We follow the scientific consensus that what we call “autism” actually encompasses a vast number of different conditions, with different etiologies, neurological pathways, co-morbidities, and functional outcomes. As a consequence, we believe no one person with “autism” has any right to speak for another who has been handed the same label. We recognize the inherent confusion and conflict within the word “autism,” and we recognize that what is appropriate and true for some subset of autisms may not apply to others.
Not a Unitary Condition
Stands Apart from Other Disabilities
Autism often presents additional challenges, vulnerabilities and needs beyond those presented by other disabilities, and these particular challenges, including difficult behaviors and functional limitations, must be honored and addressed explicitly.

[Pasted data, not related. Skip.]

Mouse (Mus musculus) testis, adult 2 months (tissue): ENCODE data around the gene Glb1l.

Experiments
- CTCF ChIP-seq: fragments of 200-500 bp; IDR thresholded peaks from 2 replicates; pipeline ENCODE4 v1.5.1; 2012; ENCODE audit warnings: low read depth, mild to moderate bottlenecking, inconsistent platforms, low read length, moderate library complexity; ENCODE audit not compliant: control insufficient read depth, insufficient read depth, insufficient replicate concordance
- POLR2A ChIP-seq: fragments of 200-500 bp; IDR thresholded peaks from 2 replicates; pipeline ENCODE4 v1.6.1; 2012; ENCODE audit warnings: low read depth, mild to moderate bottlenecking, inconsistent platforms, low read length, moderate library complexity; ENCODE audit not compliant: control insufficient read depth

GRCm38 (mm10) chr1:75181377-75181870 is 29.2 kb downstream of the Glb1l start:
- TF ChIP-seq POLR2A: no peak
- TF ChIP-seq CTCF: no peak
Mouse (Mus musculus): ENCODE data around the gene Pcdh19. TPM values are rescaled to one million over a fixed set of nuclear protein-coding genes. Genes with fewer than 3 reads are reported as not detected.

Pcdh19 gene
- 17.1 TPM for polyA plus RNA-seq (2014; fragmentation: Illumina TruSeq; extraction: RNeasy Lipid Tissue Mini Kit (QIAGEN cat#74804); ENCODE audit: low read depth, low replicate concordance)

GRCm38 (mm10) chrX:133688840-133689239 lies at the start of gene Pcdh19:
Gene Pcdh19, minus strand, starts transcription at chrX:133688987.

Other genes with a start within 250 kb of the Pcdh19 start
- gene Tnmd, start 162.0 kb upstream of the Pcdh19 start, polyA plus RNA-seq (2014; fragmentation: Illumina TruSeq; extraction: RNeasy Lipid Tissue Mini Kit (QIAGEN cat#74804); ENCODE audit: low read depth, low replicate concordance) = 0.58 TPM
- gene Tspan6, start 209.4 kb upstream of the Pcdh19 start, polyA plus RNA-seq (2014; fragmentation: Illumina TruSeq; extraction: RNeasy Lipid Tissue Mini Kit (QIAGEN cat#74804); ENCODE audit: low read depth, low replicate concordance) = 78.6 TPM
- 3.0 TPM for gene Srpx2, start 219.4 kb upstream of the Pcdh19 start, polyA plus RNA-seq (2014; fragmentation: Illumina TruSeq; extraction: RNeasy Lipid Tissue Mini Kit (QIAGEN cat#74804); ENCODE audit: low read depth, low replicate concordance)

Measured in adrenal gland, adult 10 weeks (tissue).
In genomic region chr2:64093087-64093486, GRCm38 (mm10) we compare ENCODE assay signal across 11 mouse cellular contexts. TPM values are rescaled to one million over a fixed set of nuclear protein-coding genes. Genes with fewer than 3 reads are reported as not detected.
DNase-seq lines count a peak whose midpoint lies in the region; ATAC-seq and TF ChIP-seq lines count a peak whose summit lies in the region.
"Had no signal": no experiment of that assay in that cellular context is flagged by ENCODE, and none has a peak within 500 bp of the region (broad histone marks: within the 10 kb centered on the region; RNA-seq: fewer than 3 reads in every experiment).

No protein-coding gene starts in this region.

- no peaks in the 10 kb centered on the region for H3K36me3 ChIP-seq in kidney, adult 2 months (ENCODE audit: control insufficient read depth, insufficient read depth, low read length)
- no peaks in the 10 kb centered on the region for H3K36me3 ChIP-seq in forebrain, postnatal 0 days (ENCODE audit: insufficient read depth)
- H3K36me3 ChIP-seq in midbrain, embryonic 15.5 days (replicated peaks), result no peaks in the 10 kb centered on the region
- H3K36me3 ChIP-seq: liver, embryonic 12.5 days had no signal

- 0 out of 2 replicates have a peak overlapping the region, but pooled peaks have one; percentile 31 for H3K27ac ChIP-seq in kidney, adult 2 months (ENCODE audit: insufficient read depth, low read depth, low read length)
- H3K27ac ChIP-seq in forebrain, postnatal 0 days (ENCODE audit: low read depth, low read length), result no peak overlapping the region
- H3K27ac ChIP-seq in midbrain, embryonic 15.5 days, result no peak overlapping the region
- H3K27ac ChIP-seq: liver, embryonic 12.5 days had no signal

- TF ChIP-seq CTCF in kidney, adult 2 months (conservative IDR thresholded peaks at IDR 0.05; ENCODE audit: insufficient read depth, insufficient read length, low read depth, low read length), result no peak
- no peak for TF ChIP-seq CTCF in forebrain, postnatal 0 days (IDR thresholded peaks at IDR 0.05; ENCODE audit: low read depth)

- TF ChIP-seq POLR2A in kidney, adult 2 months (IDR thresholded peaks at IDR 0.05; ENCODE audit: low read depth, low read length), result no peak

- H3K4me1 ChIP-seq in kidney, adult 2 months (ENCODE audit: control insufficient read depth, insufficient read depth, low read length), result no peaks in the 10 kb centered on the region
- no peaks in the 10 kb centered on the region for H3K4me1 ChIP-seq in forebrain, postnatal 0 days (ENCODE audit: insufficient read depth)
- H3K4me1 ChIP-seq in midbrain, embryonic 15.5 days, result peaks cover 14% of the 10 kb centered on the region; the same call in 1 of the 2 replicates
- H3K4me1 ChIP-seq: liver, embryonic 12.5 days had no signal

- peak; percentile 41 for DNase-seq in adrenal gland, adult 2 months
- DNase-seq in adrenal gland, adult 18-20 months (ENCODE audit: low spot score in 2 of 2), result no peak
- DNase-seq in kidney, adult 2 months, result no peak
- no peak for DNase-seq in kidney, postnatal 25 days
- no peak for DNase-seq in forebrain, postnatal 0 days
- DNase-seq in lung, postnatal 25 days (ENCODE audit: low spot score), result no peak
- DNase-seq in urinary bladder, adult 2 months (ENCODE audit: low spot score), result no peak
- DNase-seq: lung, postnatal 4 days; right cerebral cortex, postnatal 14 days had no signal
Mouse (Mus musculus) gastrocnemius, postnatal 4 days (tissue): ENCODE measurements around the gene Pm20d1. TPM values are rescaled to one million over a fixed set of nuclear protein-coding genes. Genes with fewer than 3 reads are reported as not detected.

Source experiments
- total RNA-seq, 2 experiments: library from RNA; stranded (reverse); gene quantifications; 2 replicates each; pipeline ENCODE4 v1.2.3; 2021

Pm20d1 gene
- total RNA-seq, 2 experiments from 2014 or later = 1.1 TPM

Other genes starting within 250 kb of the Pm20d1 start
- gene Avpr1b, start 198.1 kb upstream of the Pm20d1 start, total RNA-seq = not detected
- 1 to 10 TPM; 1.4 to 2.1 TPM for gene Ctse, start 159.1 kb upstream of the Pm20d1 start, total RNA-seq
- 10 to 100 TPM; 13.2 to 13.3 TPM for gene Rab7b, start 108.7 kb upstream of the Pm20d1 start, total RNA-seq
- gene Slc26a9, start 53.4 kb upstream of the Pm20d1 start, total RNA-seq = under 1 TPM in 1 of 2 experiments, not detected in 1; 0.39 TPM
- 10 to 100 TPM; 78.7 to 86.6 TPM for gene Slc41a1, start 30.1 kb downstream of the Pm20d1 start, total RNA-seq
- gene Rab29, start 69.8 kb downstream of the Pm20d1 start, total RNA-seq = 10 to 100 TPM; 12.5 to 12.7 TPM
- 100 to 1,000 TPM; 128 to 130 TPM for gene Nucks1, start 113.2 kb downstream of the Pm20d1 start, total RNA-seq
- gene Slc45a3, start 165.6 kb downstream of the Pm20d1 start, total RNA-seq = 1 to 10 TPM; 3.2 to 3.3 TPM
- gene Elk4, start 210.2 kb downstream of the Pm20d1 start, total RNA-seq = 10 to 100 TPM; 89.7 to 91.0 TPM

Given the unquestionably staggering growth of serious autism cases in California and our region over the past 25 years, we believe autism should be declared an epidemic and met with the utmost sense of urgency in terms of policy, research and services. We see no negative connotation to “epidemic,” which is a term of art to describe an unexpectedly high occurrence of a condition.
Autism has Reached Epidemic Proportions in California and the Bay Area
We Are Passionate About Advocacy
In California and the Bay Area, Autism Is an Unprecedented Public Health and Social Services Crisis
We recognize the autism surge as a severe, unprecedented public health and social services crisis that demands no-nonsense dialogue, fearless leadership and sweeping policy change to facilitate expansion of economically and operationally viable care, support, program and housing options. Demand for services and supports far outstrips available supply, and the situation grows more acute each year. Given the immense challenges we face as a community, we value outspoken advocacy.
We Support the ASA Options Policy